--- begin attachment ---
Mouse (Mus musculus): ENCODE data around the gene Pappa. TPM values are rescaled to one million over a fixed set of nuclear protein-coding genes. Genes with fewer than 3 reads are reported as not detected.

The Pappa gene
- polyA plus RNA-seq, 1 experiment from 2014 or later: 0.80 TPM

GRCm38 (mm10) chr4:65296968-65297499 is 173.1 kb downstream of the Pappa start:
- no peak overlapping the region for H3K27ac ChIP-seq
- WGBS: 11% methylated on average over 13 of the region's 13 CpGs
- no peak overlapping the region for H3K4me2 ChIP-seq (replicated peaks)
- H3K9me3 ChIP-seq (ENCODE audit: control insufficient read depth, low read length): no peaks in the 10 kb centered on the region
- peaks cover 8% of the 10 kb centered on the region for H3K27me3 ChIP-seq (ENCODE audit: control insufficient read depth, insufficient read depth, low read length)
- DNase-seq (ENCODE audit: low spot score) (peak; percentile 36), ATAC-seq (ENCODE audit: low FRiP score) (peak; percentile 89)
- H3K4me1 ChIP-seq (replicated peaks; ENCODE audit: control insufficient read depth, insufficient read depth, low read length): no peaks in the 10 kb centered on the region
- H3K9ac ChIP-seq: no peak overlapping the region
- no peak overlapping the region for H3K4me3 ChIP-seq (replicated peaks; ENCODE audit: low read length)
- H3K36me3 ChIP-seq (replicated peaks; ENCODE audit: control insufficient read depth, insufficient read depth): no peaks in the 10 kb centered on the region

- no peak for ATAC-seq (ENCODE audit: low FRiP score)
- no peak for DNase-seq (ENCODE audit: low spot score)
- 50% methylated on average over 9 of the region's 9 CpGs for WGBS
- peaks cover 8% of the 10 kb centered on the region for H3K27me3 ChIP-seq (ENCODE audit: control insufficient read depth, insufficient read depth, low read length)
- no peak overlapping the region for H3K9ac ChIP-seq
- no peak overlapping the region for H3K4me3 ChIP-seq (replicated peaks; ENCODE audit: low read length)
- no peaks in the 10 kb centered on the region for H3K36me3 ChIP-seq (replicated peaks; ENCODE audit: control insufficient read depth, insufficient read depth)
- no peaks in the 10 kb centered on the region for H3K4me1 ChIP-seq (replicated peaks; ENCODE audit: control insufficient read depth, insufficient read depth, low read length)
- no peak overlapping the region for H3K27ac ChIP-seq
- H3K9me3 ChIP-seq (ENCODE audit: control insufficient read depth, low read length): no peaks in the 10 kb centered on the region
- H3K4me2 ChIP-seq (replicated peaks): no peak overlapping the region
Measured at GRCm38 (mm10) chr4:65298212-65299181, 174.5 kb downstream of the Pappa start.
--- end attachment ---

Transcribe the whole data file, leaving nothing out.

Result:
Mouse (Mus musculus): ENCODE data around the gene Pappa. TPM values are rescaled to one million over a fixed set of nuclear protein-coding genes. Genes with fewer than 3 reads are reported as not detected.

The Pappa gene
- polyA plus RNA-seq, 1 experiment from 2014 or later: 0.80 TPM

GRCm38 (mm10) chr4:65296968-65297499 is 173.1 kb downstream of the Pappa start:
- no peak overlapping the region for H3K27ac ChIP-seq
- WGBS: 11% methylated on average over 13 of the region's 13 CpGs
- no peak overlapping the region for H3K4me2 ChIP-seq (replicated peaks)
- H3K9me3 ChIP-seq (ENCODE audit: control insufficient read depth, low read length): no peaks in the 10 kb centered on the region
- peaks cover 8% of the 10 kb centered on the region for H3K27me3 ChIP-seq (ENCODE audit: control insufficient read depth, insufficient read depth, low read length)
- DNase-seq (ENCODE audit: low spot score) (peak; percentile 36), ATAC-seq (ENCODE audit: low FRiP score) (peak; percentile 89)
- H3K4me1 ChIP-seq (replicated peaks; ENCODE audit: control insufficient read depth, insufficient read depth, low read length): no peaks in the 10 kb centered on the region
- H3K9ac ChIP-seq: no peak overlapping the region
- no peak overlapping the region for H3K4me3 ChIP-seq (replicated peaks; ENCODE audit: low read length)
- H3K36me3 ChIP-seq (replicated peaks; ENCODE audit: control insufficient read depth, insufficient read depth): no peaks in the 10 kb centered on the region

- no peak for ATAC-seq (ENCODE audit: low FRiP score)
- no peak for DNase-seq (ENCODE audit: low spot score)
- 50% methylated on average over 9 of the region's 9 CpGs for WGBS
- peaks cover 8% of the 10 kb centered on the region for H3K27me3 ChIP-seq (ENCODE audit: control insufficient read depth, insufficient read depth, low read length)
- no peak overlapping the region for H3K9ac ChIP-seq
- no peak overlapping the region for H3K4me3 ChIP-seq (replicated peaks; ENCODE audit: low read length)
- no peaks in the 10 kb centered on the region for H3K36me3 ChIP-seq (replicated peaks; ENCODE audit: control insufficient read depth, insufficient read depth)
- no peaks in the 10 kb centered on the region for H3K4me1 ChIP-seq (replicated peaks; ENCODE audit: control insufficient read depth, insufficient read depth, low read length)
- no peak overlapping the region for H3K27ac ChIP-seq
- H3K9me3 ChIP-seq (ENCODE audit: control insufficient read depth, low read length): no peaks in the 10 kb centered on the region
- H3K4me2 ChIP-seq (replicated peaks): no peak overlapping the region
Measured at GRCm38 (mm10) chr4:65298212-65299181, 174.5 kb downstream of the Pappa start.